Virginia Woolf’s Women

biographical studies of major figures in her life

Study by:
Vanessa Curtis

Reviewed by:
On 24 July 2014
Last modified:19 February 2017


Significant others in the writer's life

Virginia Woolf’s Women is a study of the principal females in Virginia Woolf’s life and the influences they may have had in shaping her views of the world. It begins naturally enough in her early home life. Vanessa Curtis argues that Virginia Woolf inherited suffering, illness, and self-deprecation from her grandmother Mia and her mother Julia Stephen whose saintly beauty was cut short by an early death when Woolf was only thirteen. In this environment she also had direct personal contact with the concept of ‘the angel of the house’ against which she was later to argue. Its author Coventry Patmore was a visitor to the house as a friend of her grandmother.

Following Julia’s death, Woolf’s older step-sister Stella Duckworth became a surrogate mother to the seven children of the Stephen family. But no sooner was she established in this role than two events snatched away her comforting presence – first her marriage to Jack Hills, and then immediately following the honeymoon, her sudden death.

Virginia Woolf's Women - Julia Stephen

Julia Stephen

Curtis traces echoes of these events in The Voyage Out and Night and Day and even the much later To the Lighthouse. Of course it is legitimate to see elements of biography expressed in the fiction – but it is not a legitimate practice to read back from fiction as a valid source of biographical information. More legitimately, Curtis attributes Woolf’s scepticism about the prospects of successful heterosexual love to this trio of family martyrs.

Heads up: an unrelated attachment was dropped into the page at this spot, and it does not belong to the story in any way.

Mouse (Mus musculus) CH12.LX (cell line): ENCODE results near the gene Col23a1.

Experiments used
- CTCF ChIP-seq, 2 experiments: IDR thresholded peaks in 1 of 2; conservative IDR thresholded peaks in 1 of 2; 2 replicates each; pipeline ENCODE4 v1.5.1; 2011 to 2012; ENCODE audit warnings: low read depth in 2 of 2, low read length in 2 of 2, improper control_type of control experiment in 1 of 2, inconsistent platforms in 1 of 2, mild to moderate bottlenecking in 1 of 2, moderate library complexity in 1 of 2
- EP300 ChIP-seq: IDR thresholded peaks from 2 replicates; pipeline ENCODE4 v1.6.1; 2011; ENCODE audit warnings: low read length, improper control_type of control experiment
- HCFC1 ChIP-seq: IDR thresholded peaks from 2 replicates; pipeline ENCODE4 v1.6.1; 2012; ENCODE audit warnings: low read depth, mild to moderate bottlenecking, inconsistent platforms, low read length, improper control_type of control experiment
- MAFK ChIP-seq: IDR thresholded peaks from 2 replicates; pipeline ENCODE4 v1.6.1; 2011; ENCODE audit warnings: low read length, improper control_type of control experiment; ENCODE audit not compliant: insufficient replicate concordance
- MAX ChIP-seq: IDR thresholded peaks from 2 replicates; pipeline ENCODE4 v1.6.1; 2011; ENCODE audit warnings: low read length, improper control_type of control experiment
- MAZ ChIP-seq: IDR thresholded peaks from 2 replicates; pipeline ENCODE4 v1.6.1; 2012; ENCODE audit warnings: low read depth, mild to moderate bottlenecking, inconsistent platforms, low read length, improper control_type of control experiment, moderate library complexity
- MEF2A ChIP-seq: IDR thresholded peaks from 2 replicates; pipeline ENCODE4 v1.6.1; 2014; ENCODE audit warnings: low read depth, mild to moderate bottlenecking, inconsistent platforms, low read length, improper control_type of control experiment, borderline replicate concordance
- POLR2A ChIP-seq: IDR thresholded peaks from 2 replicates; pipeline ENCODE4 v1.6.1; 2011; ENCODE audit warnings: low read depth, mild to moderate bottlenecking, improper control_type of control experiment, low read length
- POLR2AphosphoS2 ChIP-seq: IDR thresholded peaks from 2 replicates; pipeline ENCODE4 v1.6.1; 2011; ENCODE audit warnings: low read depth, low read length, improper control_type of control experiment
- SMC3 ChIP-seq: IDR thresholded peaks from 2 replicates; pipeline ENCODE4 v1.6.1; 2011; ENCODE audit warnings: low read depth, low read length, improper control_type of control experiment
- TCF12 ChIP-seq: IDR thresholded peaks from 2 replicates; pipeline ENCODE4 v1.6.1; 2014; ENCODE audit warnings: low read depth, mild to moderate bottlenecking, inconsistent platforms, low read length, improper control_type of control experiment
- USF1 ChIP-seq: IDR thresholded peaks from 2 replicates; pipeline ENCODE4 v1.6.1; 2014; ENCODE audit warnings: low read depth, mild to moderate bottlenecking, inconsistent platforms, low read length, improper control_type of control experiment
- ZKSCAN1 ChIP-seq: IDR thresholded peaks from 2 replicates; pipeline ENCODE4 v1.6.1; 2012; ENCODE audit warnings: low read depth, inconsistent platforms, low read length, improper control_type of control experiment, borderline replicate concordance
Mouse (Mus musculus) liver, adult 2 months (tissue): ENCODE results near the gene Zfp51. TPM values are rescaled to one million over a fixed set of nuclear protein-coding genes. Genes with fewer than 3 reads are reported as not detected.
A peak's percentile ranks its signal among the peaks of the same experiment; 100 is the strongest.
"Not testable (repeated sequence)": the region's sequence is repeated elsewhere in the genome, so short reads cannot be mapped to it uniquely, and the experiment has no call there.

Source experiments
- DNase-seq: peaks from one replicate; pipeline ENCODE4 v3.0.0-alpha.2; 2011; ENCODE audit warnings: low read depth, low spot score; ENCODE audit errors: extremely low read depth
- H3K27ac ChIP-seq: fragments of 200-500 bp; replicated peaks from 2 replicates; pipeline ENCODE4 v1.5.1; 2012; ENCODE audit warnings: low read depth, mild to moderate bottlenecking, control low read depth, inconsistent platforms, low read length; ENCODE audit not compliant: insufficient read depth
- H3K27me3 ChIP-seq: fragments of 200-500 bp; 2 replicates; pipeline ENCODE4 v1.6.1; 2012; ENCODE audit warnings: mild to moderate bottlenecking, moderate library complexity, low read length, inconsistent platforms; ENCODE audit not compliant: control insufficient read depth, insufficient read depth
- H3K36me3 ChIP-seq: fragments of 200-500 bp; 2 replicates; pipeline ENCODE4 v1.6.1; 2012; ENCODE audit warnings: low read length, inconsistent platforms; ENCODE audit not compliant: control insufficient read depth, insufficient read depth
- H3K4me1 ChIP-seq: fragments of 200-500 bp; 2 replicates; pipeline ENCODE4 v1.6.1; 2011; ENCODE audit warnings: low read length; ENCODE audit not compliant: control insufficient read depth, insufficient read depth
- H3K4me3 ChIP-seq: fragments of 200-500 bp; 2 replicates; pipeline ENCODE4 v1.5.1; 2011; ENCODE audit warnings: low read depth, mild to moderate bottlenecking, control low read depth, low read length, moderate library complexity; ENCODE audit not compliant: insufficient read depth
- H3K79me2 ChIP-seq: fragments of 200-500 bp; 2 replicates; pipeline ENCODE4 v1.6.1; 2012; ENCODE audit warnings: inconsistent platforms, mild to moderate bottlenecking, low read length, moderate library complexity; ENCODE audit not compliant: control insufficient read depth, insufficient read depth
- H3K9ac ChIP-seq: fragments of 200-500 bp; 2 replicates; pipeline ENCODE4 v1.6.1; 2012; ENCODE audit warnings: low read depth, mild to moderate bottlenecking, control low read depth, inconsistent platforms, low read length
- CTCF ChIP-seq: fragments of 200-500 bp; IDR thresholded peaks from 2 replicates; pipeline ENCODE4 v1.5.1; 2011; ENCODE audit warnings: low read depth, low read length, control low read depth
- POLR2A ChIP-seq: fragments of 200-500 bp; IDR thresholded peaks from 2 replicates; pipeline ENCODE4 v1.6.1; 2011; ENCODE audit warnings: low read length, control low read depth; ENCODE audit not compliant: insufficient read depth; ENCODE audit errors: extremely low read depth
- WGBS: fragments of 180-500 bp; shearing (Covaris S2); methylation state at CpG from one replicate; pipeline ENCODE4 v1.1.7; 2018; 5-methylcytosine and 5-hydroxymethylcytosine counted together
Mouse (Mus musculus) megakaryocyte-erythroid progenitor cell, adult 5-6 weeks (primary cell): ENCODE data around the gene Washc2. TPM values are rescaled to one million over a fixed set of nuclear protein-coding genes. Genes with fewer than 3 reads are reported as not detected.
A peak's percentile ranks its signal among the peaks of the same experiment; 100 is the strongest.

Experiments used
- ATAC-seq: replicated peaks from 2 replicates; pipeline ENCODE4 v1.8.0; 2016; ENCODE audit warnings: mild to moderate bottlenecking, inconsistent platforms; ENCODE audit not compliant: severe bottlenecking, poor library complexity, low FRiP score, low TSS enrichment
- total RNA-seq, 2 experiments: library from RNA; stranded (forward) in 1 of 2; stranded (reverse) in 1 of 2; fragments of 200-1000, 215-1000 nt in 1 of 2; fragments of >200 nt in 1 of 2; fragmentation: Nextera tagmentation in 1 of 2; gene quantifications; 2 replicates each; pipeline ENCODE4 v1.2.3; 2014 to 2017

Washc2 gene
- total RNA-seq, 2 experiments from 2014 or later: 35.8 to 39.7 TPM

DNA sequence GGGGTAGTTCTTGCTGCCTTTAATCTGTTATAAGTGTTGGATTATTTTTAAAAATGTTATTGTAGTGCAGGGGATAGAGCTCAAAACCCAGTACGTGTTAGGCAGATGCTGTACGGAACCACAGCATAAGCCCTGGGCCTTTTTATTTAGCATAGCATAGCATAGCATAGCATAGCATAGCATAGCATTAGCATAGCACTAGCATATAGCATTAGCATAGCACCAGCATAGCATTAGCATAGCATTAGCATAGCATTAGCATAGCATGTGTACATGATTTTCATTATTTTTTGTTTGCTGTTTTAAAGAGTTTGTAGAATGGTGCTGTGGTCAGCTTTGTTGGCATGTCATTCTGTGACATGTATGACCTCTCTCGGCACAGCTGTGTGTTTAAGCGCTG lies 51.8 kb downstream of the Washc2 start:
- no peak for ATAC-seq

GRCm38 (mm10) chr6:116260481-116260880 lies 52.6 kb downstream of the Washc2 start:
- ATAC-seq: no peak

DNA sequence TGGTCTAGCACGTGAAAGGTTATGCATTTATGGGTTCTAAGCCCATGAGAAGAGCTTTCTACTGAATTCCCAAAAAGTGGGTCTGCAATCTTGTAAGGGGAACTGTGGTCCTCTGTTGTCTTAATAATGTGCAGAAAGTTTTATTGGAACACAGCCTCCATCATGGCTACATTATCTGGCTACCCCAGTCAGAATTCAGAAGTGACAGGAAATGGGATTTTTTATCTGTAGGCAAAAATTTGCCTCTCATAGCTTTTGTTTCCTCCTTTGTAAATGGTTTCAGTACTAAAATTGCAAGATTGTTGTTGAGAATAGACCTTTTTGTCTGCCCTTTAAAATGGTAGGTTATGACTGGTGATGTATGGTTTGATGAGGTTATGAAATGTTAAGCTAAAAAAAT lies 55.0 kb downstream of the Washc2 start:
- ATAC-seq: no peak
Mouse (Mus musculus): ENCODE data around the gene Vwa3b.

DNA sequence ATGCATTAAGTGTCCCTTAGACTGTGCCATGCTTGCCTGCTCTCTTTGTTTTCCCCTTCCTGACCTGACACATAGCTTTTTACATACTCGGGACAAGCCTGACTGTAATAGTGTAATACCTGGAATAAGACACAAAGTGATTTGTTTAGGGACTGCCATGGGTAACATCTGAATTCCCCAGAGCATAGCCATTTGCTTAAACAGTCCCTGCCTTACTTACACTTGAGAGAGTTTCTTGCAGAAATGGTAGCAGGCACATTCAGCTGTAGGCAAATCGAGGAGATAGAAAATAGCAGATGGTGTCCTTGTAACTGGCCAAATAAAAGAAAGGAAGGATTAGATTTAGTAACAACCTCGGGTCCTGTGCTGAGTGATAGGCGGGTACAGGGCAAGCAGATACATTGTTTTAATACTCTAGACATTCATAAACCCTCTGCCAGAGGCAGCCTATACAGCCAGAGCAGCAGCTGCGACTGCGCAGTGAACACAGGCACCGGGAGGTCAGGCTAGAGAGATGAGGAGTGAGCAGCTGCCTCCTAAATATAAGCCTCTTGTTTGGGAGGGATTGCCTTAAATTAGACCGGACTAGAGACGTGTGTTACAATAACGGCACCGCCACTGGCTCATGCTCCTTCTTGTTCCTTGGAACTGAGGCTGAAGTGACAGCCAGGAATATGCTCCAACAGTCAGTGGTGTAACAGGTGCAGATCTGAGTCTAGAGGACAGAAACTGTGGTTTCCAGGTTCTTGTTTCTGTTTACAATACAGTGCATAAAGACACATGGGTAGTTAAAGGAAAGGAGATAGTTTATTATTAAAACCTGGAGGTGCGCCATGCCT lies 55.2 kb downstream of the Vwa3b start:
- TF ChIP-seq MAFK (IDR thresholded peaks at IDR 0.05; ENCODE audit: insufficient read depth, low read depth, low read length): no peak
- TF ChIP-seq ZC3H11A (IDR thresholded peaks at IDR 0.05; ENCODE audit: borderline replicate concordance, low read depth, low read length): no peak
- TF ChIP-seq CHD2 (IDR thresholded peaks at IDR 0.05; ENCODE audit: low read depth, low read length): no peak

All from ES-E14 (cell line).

The next major figure is her elder sister Vanessa (Bell), who took over from Stella as head of the household. The two sisters had a very close relationship, yet one which occasionally spilled over into rivalry. Vanessa was a liberating factor in organising the family’s move from Kensington to Bloomsbury after their father’s death. She also remained closely alongside Virginia when she sank into periods of depression and near-madness.

The two sisters established weekend homes near each other in Rodmell and Charleston in East Sussex, and they shared a common circle of friends amongst the various members of the Bloomsbury Group. The roles of care-giver and invalid were only ever reversed on the occasion of Vanessa’s collapse when her son Julian was killed in the Spanish Civil War in 1937.

Even Bloomsbury enthusiasts might not recognise the importance in Woolf’s life of the next figure – Violet Dickinson – a six foot tall upper class woman (seventeen years older) who was a lifelong supporter and Woolf enthusiast. It was Dickinson who first introduced her to newspaper and magazine editors – which enabled her to establish herself as a reviewer and a journalist.

Curtis speculates about the exact nature of the relationship between the two women, her uncertainty reflected in the fact that she calls it Woolf’s "first emotional and physical love" whilst admitting that there is no evidence of any physical connection between them. Her summing up is probably more accurate – a ‘warm-up’ for the later relationship with Vita Sackville-West.